Archive for December, 2008

King Alfred Refusal

Almost every week, there is breaking news relating to the King Alfred project and, quite frankly, it has been hard to keep up. Now that the development in its Gehry incarnation has finally died, there really is a discussion to be had – and I have strong views on what should happen next.

A referendum should be held. The people of Brighton & Hove are so disillusioned with the whole process and it will take years to heal the damage that has been done. Giving residents a proper say in what happens around them is the first step towards pacification. I am happy to leave it to our elected representatives to decide exactly what should be voted upon though it should be a major element. "But having a referendum on this might set a precedent for other important proposals." Ermmm…that’s the idea, stupid!

Hove Marina was built in 1939 as a swimming centre to replace the nearby Medina Baths. However, it was immediately requisitioned at the outbreak of the Second World War as a training facility and commissioned as HMS King Alfred. 22,500 officers from all over the empire were trained in the building including my great-uncle, Robert Millar. After the war it was re-opened as a sports centre in August 1946 by Admiral Layton – and its new name stuck.

There have been calls for a new leisure centre for many years but the competition in which Karis/ING’s Frank Gehry towers scheme won wasn’t held until 2003. Karis/ING saw off designs from Wilkininson Eyre and Richard Rogers with a tall and colourful design that simply wasn’t suited to the surrounding architecture. It has bothered me that there has been much personal criticism of the three men who were perhaps most heavily involved – Josh Arghiros (the boss of Karis), Ken Bodfish (the Council Leader who initiated the project) and even Frank Gehry himself, perhaps the greatest living architect. Bringing world-class architects to Brighton & Hove is good news and it’s a shame that the previous administration got its brief so wrong. I’m sure that its aims were honourable though.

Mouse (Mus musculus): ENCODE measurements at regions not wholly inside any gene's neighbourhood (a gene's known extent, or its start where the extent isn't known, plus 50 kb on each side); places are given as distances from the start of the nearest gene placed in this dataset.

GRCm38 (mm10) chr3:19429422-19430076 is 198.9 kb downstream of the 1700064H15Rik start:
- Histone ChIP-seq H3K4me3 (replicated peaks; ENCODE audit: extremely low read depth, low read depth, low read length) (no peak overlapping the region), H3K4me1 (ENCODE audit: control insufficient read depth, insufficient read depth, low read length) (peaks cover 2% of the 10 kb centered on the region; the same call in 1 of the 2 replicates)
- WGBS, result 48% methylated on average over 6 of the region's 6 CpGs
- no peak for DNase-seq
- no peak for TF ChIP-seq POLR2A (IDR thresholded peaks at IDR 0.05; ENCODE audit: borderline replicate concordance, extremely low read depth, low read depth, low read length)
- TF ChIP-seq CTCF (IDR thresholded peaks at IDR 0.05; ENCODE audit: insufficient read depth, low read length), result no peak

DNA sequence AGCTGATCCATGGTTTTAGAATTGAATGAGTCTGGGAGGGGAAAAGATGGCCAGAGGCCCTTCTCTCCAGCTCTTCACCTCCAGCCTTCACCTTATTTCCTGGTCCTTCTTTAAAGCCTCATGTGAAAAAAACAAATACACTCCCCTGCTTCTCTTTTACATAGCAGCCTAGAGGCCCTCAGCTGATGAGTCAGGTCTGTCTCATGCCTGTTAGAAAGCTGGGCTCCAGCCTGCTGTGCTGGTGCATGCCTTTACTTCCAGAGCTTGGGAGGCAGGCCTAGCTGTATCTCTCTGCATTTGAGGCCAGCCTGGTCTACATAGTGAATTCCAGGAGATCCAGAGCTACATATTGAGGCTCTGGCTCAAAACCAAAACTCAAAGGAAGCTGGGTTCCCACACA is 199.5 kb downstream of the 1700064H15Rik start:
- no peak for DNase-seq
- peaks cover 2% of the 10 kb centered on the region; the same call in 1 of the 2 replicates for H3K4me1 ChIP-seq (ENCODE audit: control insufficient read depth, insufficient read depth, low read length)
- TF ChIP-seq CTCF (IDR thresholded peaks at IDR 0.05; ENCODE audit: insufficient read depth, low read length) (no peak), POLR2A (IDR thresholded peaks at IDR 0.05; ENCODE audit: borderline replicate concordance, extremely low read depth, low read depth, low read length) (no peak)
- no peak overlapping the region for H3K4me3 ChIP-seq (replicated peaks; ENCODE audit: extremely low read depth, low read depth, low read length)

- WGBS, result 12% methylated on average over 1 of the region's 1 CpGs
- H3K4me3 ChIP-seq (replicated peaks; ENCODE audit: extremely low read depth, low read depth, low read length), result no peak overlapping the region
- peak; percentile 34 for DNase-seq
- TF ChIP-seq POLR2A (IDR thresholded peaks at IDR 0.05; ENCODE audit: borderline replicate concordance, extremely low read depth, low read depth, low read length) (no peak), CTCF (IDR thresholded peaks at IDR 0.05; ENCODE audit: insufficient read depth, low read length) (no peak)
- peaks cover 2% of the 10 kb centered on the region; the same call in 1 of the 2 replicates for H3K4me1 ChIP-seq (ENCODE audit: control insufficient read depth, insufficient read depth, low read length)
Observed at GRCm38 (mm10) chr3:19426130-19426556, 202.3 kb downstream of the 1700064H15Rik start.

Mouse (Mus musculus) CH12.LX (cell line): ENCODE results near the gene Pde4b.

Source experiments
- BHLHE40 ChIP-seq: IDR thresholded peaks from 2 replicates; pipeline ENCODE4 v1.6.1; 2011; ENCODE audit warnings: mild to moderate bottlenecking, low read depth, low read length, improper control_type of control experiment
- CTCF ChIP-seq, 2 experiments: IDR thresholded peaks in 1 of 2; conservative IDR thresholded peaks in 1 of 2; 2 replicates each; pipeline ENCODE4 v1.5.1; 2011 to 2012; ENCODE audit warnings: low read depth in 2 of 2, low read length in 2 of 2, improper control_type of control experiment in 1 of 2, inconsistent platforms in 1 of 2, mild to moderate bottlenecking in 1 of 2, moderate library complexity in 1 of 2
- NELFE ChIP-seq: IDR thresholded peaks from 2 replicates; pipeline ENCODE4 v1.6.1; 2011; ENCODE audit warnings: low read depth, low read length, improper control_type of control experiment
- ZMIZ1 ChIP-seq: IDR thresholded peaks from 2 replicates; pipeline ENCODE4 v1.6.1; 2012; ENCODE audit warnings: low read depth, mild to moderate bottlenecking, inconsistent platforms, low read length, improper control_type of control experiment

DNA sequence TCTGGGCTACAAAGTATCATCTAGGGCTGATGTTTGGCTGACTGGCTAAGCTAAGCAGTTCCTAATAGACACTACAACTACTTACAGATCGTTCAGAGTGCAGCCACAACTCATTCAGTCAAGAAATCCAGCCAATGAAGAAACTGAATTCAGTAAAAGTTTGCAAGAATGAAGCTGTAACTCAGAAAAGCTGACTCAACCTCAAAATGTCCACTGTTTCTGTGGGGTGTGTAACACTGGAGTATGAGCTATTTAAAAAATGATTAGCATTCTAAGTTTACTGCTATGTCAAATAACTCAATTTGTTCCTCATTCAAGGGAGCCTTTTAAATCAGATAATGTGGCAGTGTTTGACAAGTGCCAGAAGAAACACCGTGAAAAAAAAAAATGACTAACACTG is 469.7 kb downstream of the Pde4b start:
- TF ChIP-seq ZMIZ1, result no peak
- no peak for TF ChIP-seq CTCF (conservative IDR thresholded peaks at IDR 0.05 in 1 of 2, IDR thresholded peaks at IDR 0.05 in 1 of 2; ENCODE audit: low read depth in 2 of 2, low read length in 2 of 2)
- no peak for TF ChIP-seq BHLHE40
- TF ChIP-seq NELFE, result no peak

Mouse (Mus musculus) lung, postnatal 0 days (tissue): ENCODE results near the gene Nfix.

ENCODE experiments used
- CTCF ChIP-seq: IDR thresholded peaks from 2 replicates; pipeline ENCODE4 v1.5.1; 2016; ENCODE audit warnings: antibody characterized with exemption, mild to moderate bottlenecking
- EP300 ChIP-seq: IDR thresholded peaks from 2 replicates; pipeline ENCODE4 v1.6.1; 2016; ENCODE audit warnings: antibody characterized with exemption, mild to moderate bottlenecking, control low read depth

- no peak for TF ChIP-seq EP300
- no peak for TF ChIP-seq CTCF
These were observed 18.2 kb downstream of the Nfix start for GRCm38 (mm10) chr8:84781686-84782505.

If local residents are to connect with local politicians, it is important for them to have a much bigger say in and, indeed, an opportunity to work on, what takes place locally. Consultation is vital too but it’s not enough – referenda would lead to that all-important sea change which is so badly needed.

54 Waterloo Street

Waterloo Street was named after the Battle of Waterloo that still would have been fresh in people’s minds when the road was laid out prior to 1825 as part of Brunswick Town.

No. 54 was once the home of the Robins family including Mike Robins, Brighton & Hove’s much-loved tour guide and former Custodian of St. Andrew’s Church. On one of his tours, Mike once pointed out to me the tombstone in St. Nicholas Churchyard of Ebenezer Robins who founded his successful brewing business in about 1820. The house is today the home of Paris and Meg Stone.

The five storey Regency building was commissioned in 1832 by Ebenezer as a wedding present for his son, also called Ebenezer. It was completed in 1833, in time for the wedding. The Robins offices and shop were in fact several doors down and the brewery was behind between Waterloo Street and Western Street (with entrances off each). When Paris and Meg bought the building in 2003, it was an absolute wreck as photos of the renovation project on the walls of the house now clearly attest. Channel 4’s Grand Designs programme was so impressed with the Stones’ home that it picked it as 13th best in the country.

The Stones always knew that the project would be large; it was bought as a wreck after all. Major work along the way included, well, pretty much everything possible. On top, is a roof terrace accessed via a delightful spiral staircase. The terrace provides a unique view of Embassy Court from behind; one that shows the parallel lines of the open walkways at the rear; something that is particularly striking at night when illuminated. Inside, the Stones’ furniture has been carefully chosen to respect the Regency pedigree of it surroundings. A fine Art Deco drinks cabinet is the exception to the rule though.

Meg has been advising Brighton & Hove City Council on its renovation of the Birdcage Bandstand but, more importantly, would like to run the café below herself when the works are complete. There certainly won’t be many people in the running with the same level of knowledge that Meg has of the Birdcage’s history and, indeed, with the same amount of love that Meg has for the City. Having sampled the culinary delights of Meg and Paris’ kitchen, I know that she is better qualified than anyone to get the job!